It seems likely that within the next few weeks, the Government’s long-promised and much-analysed early childhood education and care reforms – under the telling title the “Jobs for Families” Package” – will finally come to a vote in the House of Representatives.
I’ve been writing and speaking about this Package for more than a year now. I am as firmly opposed to it now as I was then, if not more so. As we’re approaching a time where it may either pass and become law, or fail and surely be a wake up call to a Government that has got this policy area so wrong, I thought it might be helpful to clearly and simply articulate my position on this package.
I’m a solitary advocate. I don’t advocate for an organisation, or a peak body, or any other group. My position is informed by my work as an educator, teacher and leader in the sector. It’s also informed by the many, many detailed reports that have looked into these proposed changes. If you agree with me, these points may help you in discussions with your colleagues, or in speaking with your MP, or in encouraging a peak body you’re a part of to advocate against this package.
There are four broad points to consider when thinking about the Jobs for Families Package.
The Package will slash access to early education for children who most need it.
Early childhood development research is unequivocal that the greatest life gains from early education are received by children at risk of, or experiencing, vulnerabilities such as poverty and trauma. The Jobs for Families drastically ties together a child’s right to access early education to their family’s job status, including number of hours worked. Children experiencing vulnerability are far more likely to have families who either do not work or do not work enough to meet the new Activity Test.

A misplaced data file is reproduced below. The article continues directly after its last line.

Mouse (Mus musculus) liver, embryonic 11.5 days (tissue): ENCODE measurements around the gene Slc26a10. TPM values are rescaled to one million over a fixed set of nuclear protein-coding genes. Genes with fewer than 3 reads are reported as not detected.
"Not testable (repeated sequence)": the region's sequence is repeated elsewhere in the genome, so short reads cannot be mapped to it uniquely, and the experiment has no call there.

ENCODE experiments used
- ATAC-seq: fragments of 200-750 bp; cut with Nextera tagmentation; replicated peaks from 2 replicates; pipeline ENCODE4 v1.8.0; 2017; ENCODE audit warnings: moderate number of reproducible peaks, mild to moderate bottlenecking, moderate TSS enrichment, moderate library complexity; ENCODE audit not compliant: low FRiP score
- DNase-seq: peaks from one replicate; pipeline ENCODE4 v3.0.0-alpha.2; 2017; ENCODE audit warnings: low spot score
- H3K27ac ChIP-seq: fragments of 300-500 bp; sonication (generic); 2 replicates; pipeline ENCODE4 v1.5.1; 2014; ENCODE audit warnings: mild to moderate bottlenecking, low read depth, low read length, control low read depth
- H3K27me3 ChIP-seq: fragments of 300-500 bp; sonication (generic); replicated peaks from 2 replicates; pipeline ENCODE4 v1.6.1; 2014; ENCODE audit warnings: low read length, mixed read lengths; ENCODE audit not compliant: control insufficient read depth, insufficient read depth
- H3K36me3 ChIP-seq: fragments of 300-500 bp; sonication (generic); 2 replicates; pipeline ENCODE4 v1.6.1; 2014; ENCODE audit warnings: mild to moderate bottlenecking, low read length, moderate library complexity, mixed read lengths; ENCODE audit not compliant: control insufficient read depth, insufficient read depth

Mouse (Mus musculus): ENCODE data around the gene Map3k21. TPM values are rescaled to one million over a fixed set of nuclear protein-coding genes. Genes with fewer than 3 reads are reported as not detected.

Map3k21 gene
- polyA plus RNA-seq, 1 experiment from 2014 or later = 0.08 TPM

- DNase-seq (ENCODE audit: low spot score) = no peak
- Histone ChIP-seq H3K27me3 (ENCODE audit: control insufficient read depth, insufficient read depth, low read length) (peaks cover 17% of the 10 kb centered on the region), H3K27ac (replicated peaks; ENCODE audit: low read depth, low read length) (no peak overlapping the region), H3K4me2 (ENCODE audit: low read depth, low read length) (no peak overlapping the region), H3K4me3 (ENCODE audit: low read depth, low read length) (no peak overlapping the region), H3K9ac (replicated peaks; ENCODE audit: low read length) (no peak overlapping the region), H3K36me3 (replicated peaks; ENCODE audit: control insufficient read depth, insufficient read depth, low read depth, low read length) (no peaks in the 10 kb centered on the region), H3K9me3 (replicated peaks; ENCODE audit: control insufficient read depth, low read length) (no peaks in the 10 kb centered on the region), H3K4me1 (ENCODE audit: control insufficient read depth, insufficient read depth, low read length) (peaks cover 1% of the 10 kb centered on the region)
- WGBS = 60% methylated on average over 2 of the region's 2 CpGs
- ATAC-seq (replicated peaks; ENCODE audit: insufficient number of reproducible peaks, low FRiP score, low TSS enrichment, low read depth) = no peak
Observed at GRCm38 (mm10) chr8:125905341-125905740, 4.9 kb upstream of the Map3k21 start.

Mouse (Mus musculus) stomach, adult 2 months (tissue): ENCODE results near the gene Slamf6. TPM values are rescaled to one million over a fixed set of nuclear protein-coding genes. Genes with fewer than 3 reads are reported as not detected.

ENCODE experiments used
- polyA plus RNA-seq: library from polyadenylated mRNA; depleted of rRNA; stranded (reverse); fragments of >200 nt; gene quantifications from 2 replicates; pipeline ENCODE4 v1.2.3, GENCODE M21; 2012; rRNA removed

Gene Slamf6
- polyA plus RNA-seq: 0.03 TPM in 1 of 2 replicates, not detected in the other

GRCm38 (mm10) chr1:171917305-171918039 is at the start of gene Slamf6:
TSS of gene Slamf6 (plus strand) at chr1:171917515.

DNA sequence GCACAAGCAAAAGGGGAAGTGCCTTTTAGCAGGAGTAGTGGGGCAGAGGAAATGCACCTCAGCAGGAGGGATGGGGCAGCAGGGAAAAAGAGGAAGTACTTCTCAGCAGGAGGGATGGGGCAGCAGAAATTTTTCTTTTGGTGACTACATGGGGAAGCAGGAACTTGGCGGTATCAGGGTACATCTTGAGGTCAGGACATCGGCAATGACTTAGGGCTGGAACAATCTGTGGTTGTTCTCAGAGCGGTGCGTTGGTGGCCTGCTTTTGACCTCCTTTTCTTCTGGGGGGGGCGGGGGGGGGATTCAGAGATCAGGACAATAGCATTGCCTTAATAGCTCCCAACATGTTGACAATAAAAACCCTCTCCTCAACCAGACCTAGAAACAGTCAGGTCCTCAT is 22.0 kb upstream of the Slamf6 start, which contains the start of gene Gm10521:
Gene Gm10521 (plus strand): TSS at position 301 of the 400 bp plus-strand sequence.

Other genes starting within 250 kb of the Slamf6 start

At a time when other major countries are working to remove barriers to early education participation for children, this Package marks an alarming and dangerous step backwards.
The Package makes supporting children at risk (if they can even gain an enrolment) a lot more difficult.
For those children experiencing vulnerability who do manage to start at a centre – of which there will be far fewer – it will become much harder for a centre to support them. The current support frameworks that are in place (which are still not good enough), will disappear to be replaced by a vague “Child Care Safety Net”. There is almost no information about how this will work, how it will operate in practice, who will be eligible and how much support they will be entitled to. We do know that the definition of “vulnerability” will be tightened, and minimum access slashed from 24 hours to 12 hours per week.
Supporting this Package is a gamble that the Government will do this right. That is not a good assumption to make.
The Package will make it much harder for Aboriginal and Torres Strait Islander children to access early education.
At a time when Australia is failing to meet our Closing the Gap target for early education attendance; and out-of-home care and youth detention statistics are worse than they worse before the 2007 Apology to the Stolen Generations, the idea of slashing access to Indigenous children makes me so angry I can barely make this section coherent.
Budget Based Funded services provide critical, community-based and run services to Aboriginal children and families – including early education. This Package will end that funding and force those services to adapt to the “mainstream” funding model. Bluntly put, that is impossible and many of those centres will close.
The Government should be ashamed that this is even on the table.
The Package will fundamentally alter the operational structure of the sector – for the worse.